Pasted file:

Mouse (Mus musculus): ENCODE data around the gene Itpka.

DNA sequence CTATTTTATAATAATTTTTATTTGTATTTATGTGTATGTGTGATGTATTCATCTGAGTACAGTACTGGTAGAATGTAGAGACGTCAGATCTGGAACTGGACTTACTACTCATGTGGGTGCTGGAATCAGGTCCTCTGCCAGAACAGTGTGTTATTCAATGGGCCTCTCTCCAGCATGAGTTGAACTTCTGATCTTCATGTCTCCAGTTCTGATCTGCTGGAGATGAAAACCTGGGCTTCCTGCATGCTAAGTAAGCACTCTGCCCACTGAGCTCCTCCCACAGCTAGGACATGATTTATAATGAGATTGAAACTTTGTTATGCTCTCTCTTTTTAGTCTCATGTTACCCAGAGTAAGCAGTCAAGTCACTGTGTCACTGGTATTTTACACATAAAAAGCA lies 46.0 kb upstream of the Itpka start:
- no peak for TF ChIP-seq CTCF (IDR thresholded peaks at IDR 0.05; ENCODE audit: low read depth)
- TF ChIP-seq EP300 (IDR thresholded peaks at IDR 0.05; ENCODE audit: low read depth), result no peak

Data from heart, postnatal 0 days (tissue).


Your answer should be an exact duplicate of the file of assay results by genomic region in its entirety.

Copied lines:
Mouse (Mus musculus): ENCODE data around the gene Itpka.

DNA sequence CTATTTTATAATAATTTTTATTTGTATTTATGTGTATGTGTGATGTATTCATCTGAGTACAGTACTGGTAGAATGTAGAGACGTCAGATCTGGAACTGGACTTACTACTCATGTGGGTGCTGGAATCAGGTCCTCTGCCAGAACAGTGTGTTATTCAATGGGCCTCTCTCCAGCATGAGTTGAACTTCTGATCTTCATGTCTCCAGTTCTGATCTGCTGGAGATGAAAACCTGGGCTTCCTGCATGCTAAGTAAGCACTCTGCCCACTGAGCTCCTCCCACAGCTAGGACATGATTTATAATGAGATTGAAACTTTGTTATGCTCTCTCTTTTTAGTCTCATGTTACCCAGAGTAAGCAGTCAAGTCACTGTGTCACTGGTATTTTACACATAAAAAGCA lies 46.0 kb upstream of the Itpka start:
- no peak for TF ChIP-seq CTCF (IDR thresholded peaks at IDR 0.05; ENCODE audit: low read depth)
- TF ChIP-seq EP300 (IDR thresholded peaks at IDR 0.05; ENCODE audit: low read depth), result no peak

Data from heart, postnatal 0 days (tissue).